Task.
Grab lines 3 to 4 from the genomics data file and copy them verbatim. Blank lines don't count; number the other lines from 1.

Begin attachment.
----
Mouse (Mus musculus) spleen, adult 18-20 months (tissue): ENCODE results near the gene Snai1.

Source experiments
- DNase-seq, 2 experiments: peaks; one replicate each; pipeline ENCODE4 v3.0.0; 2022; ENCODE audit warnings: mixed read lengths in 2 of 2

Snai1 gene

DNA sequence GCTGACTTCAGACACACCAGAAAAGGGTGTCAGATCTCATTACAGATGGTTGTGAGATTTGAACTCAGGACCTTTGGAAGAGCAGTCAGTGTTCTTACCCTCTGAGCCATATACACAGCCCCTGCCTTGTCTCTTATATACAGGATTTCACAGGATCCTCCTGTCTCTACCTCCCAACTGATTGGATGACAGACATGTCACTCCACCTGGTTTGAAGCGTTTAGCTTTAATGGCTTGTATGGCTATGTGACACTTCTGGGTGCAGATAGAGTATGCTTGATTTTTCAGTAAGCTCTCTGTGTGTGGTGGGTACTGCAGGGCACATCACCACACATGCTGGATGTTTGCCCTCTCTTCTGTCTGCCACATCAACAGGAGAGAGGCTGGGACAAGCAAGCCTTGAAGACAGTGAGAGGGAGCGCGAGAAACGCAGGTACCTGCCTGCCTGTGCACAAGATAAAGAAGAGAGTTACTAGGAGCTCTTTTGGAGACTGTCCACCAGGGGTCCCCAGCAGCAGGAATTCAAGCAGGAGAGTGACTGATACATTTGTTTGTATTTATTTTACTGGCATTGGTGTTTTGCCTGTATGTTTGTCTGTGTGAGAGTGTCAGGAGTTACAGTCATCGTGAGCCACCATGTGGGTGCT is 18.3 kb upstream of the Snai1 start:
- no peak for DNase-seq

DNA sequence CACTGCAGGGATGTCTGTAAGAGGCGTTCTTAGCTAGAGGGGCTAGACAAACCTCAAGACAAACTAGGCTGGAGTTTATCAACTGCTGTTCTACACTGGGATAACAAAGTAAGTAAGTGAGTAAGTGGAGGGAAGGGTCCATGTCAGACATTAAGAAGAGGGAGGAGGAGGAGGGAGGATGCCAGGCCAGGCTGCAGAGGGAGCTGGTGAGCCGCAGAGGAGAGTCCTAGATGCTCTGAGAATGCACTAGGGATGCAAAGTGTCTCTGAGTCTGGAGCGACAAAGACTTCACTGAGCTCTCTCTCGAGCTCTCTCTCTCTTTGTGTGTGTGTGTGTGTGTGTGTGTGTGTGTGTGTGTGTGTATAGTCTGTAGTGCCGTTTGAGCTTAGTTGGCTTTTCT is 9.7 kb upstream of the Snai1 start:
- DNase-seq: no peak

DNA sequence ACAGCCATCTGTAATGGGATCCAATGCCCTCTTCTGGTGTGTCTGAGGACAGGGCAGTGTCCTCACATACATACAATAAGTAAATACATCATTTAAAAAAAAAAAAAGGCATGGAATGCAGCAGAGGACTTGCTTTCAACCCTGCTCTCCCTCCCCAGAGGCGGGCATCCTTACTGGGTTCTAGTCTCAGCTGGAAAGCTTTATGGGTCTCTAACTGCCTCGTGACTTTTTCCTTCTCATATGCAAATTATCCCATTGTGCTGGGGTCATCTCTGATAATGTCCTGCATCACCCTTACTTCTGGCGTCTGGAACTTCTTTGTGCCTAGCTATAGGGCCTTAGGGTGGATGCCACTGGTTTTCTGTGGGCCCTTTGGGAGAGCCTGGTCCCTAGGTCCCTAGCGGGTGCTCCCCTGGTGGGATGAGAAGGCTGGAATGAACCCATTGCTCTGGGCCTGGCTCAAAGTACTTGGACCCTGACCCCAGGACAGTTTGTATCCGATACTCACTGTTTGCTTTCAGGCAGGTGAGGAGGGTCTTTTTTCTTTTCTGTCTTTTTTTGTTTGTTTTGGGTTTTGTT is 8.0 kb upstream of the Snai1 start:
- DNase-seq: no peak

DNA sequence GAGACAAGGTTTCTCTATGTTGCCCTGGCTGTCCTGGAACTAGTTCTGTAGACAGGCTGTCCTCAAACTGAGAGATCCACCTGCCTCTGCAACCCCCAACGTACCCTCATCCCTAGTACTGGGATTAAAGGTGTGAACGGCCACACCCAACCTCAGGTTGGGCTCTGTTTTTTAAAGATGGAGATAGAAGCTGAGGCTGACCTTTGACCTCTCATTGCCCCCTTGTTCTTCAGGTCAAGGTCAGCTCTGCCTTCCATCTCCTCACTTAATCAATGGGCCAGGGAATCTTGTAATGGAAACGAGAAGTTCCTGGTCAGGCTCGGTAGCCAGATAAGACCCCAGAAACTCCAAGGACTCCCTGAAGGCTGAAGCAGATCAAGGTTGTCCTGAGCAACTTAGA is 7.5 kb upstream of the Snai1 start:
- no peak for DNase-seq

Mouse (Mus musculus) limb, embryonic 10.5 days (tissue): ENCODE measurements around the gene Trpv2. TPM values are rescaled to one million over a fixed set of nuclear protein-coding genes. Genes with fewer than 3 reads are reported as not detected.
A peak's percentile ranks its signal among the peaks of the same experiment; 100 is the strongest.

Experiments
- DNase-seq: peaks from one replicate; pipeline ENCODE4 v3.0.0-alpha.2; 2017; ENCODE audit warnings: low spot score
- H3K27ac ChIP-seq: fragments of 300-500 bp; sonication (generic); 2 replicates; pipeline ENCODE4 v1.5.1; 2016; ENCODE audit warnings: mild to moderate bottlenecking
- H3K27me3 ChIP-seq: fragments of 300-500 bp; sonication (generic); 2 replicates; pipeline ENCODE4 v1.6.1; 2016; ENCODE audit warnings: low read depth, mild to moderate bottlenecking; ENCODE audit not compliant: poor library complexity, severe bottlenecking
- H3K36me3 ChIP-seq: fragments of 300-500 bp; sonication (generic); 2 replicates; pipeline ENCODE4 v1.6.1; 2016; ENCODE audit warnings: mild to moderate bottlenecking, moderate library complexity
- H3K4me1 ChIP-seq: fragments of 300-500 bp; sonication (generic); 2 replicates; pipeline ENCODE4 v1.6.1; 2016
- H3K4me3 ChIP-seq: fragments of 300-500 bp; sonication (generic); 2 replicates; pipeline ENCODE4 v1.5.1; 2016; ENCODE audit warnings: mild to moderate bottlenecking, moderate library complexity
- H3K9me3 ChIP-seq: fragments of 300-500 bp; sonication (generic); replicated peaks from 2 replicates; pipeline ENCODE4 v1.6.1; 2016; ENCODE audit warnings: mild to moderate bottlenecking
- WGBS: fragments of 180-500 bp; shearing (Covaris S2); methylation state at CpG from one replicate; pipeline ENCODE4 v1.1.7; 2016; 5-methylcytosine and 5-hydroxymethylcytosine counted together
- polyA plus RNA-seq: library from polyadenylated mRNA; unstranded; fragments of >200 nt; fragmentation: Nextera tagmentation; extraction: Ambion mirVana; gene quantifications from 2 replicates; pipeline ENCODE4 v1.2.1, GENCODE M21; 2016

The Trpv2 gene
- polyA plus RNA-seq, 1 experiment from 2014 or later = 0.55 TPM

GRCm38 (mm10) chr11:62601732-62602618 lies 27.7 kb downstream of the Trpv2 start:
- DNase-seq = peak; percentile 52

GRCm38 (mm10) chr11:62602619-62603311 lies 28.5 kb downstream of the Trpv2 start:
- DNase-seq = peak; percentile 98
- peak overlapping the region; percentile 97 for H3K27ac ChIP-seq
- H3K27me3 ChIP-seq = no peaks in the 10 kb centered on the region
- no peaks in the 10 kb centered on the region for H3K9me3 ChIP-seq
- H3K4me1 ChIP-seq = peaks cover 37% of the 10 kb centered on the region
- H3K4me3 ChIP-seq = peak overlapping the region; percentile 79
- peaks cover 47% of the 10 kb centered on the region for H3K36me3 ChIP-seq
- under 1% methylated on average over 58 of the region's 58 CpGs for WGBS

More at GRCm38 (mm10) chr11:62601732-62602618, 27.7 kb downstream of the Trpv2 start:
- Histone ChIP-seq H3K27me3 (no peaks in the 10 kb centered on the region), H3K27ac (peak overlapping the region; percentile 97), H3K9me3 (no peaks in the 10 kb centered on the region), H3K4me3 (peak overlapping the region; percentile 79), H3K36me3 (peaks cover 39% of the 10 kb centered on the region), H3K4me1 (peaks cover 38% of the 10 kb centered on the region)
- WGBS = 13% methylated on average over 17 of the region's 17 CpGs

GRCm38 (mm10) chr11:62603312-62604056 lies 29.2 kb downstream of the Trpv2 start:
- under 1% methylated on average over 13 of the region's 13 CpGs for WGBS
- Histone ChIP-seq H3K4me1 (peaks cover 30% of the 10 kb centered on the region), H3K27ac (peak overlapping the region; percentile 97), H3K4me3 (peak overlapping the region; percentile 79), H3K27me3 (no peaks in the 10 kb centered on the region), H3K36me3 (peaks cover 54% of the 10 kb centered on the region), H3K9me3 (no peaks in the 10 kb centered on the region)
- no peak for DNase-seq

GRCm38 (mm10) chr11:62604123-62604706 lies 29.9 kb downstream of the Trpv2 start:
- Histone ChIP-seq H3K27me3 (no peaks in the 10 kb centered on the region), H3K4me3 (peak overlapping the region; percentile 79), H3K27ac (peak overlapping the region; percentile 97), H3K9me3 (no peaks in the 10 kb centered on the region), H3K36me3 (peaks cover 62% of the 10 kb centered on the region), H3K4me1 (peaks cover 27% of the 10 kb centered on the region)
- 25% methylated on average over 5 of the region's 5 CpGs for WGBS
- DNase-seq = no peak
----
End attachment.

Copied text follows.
- DNase-seq, 2 experiments: peaks; one replicate each; pipeline ENCODE4 v3.0.0; 2022; ENCODE audit warnings: mixed read lengths in 2 of 2

Snai1 gene